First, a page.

Sambo vs. Judo

Sambo is a grappling art from Russia. The sambo player is as comfortable on the ground as a Brazilan Jiu-Jitsu artist. The art is strongly based on judo and also wrestling. The system seems quite unorthodox when witnessed because the fighter will drop low and attack and sweep the legs for takedowns and tie-ups. Sambo fighters also use a healthy amount of heavy kicks and punches.

Commando Arts vs. Judo

Commando arts have elements of judo and jiu-jitsu—locks, throws and chokes—mixed with strikes and kicks from karate and kung fu. The techniques are simple and direct: a block, strike, takedown and finishing move. But the art makes use of locks for control and disarming, and strikes for finishing and distraction moves; strikes to initiate pain so that you can finish an attacker. Remember this art is meant for war, not street self-defense, so the idea is to disable the opponent. Though, it definitely can be used for self defense.

At any rate, the idea is to control an opponent, through lock or leverage, take him down and disable him by whatever means.

Commando Use of Locks and Throws

Krav Maga vs. Judo

Krav Maga is a practical self-defense art with roots in the Israeli military and intelligence that naturally incorporates jiu-jitsu; it makes use of throws from judo and wrestling, strikes from karate and boxing and pares techniques down for very necessary and quick combat.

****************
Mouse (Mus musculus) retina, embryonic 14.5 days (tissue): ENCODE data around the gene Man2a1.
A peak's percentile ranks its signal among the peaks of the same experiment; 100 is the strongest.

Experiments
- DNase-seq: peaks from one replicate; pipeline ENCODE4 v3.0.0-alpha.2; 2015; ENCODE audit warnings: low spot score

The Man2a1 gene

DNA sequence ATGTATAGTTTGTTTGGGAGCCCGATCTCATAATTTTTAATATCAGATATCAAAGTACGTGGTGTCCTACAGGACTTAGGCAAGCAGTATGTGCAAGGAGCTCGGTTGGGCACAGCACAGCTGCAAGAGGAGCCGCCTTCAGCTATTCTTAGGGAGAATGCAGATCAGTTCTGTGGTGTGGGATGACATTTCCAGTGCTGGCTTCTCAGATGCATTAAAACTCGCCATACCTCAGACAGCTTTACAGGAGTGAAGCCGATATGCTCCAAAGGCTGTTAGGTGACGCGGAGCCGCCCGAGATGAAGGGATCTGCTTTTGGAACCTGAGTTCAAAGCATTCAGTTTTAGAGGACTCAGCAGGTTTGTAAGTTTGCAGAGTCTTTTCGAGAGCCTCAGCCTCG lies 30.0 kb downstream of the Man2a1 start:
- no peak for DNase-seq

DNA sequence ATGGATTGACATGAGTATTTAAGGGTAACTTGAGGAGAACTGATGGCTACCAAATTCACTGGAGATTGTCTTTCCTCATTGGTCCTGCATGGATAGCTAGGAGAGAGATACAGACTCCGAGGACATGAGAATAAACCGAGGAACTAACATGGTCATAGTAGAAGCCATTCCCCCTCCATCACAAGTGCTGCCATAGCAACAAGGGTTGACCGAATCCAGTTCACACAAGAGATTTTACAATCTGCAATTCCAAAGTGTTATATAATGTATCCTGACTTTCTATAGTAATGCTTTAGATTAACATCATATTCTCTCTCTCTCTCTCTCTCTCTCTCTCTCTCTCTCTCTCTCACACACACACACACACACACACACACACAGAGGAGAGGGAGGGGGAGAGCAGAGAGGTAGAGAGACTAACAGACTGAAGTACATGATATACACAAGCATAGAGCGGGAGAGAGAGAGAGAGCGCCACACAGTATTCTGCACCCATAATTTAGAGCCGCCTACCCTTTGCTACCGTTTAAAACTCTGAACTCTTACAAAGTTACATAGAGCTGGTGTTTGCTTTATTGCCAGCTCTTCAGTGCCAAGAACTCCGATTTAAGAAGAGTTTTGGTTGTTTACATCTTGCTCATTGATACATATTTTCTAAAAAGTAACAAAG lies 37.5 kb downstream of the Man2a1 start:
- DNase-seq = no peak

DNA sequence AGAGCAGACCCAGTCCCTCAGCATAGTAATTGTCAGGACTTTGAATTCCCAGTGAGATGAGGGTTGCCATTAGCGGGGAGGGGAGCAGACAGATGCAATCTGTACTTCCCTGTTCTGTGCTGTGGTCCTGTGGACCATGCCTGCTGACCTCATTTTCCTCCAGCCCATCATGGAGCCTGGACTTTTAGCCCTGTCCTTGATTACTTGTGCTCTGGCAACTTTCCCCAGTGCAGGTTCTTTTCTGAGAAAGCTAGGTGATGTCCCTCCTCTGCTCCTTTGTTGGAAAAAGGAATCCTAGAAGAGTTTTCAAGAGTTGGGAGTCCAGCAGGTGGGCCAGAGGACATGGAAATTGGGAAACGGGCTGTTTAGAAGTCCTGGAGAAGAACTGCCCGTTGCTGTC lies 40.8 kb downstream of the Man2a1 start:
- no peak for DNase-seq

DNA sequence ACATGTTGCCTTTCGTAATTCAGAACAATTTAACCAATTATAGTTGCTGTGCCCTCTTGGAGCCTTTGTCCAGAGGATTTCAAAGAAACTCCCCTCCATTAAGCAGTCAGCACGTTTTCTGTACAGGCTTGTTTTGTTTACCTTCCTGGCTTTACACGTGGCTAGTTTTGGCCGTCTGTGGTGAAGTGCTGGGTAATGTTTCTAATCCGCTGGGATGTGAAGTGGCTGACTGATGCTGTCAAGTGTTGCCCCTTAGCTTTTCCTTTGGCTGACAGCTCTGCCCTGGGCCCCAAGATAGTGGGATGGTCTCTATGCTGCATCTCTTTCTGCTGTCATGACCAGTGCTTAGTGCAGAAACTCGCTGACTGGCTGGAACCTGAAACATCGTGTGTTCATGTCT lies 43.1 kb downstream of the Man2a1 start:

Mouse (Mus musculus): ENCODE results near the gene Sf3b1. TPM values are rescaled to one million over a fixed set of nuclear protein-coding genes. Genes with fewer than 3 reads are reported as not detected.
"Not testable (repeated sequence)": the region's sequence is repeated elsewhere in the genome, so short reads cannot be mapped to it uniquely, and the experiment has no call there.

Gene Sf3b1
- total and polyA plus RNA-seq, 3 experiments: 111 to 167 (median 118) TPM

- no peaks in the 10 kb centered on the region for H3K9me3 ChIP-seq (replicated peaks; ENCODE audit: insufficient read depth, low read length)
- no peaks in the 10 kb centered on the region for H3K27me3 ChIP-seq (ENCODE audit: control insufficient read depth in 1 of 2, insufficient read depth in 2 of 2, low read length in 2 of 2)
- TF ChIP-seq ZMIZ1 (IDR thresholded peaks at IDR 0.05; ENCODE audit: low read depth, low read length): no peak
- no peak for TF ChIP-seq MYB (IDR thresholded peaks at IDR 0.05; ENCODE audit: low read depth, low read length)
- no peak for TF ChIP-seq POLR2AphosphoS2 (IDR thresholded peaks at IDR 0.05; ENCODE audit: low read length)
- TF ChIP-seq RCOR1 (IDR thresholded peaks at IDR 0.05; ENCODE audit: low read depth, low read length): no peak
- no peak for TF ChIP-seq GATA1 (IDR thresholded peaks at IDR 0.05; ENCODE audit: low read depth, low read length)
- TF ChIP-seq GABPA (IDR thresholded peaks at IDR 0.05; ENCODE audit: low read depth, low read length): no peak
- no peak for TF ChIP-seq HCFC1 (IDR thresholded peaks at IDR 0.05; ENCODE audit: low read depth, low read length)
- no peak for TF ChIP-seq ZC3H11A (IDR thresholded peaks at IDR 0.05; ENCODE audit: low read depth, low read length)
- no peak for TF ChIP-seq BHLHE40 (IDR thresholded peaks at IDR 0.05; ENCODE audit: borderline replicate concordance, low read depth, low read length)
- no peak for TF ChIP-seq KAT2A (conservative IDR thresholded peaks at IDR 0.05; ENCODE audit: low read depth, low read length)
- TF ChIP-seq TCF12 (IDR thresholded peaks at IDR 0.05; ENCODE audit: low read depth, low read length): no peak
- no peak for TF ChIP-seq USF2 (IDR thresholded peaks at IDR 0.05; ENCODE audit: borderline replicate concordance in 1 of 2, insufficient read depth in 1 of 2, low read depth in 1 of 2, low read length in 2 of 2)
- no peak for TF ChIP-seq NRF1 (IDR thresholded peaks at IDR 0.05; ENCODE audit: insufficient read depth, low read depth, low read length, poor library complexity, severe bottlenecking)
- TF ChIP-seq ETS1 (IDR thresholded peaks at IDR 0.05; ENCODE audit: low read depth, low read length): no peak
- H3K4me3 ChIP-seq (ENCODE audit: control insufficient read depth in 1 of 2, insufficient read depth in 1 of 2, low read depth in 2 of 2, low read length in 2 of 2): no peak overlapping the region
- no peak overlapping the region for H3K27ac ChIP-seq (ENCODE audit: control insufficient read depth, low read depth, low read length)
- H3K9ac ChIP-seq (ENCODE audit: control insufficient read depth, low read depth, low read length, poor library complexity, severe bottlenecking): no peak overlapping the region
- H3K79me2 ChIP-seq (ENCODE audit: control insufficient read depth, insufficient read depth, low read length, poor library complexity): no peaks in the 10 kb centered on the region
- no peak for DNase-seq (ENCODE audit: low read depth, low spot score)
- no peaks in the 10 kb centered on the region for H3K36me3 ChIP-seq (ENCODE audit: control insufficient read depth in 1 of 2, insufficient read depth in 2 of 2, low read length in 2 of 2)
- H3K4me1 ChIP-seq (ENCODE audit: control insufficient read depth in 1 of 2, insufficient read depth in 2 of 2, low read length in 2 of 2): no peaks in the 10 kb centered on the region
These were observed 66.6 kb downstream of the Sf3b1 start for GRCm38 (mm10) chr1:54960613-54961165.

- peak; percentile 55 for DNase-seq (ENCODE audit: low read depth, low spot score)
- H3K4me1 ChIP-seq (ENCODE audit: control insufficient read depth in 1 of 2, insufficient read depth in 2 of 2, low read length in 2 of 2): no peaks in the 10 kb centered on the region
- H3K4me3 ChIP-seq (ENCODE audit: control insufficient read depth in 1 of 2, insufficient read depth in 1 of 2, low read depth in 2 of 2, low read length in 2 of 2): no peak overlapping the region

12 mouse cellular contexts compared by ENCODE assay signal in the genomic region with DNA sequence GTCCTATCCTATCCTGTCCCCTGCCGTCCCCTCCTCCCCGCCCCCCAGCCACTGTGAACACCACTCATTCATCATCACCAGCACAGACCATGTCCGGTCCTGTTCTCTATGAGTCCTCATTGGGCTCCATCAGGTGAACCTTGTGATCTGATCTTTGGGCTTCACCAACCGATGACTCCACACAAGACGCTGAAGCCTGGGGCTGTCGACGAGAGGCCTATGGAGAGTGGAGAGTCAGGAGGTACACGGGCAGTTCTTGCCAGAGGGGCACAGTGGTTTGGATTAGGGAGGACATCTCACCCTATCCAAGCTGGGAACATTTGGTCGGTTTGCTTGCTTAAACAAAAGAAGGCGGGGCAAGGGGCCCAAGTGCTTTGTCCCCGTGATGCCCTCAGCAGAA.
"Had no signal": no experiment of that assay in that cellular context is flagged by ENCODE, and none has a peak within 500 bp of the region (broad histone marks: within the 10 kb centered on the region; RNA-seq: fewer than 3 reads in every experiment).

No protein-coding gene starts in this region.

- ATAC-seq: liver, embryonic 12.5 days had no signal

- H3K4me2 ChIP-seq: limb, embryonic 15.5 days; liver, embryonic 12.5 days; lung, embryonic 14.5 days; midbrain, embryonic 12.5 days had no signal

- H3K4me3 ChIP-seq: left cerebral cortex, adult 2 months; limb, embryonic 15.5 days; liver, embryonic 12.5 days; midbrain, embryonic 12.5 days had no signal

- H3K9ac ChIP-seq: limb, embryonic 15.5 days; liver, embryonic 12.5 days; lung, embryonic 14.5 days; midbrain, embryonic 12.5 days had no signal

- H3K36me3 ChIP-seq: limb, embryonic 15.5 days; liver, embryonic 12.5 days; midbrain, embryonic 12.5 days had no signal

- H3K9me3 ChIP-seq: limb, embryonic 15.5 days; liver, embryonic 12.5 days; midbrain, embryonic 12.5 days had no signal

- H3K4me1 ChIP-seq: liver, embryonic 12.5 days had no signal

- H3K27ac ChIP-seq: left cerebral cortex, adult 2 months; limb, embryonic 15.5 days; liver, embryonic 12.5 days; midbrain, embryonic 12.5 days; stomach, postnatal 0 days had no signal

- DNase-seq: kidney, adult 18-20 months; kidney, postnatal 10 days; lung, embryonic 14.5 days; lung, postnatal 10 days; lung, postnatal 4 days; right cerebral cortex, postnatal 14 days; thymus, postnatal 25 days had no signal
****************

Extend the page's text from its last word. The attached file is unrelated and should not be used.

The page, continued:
Kenpo vs. Judo

Kenpo was founded partly with principles of judo, particularly Ed Parker's kenpo since Parker is a judo man. Kenpo actually involves quite a bit of grappling, locks and how to defend against locks. In fact, because the arts are related, many Dan Zan Ryu Jiu-Jitsu practitioners from the Kodenkan know kenpo and vice versa. This is a natural outgrowth of the sharing of martial arts information of artists practicing in Hawaii where American Kenpo and Dan Zan Ryu were formulated and founded.

The basis of arts like Jiu-Jitsu is to not use force but to use leverage.

The basis of arts like Jiu-Jitsu is to not use force but to use leverage.

Many arts use judo or techniques that are like judo because of the practical aspects of controlling an opponent, locking joints and using leverage to gain an advantage and throw an opponent to the ground and into a compromising position.

While studying martial arts, you will find that many arts have a basis in judo or make use of many judo techniques.


NateB11 on April 11, 2020:

Thank you, Umesh.

bhattuc on April 11, 2020:

Very exhaustive and informative. Thanks.

Nathan Bernardo (author) from California, United States of America on March 19, 2020:

I can imagine. There's a lot of ego in martial arts, unfortunately. But, at any rate, yeah, people that try to force techniques don't understand how they work.

Kyler J Falk from California on March 19, 2020:

This article reminded me of MCMAP, and all the dorks I knocked into the dirt because they felt they were good enough after their green belt. Military martial arts really need a general update to their lower teachings. Everything up to green belt is basically just grappling and brute force tactics blended into an ugly hope that your opponent isn't as skilled as you.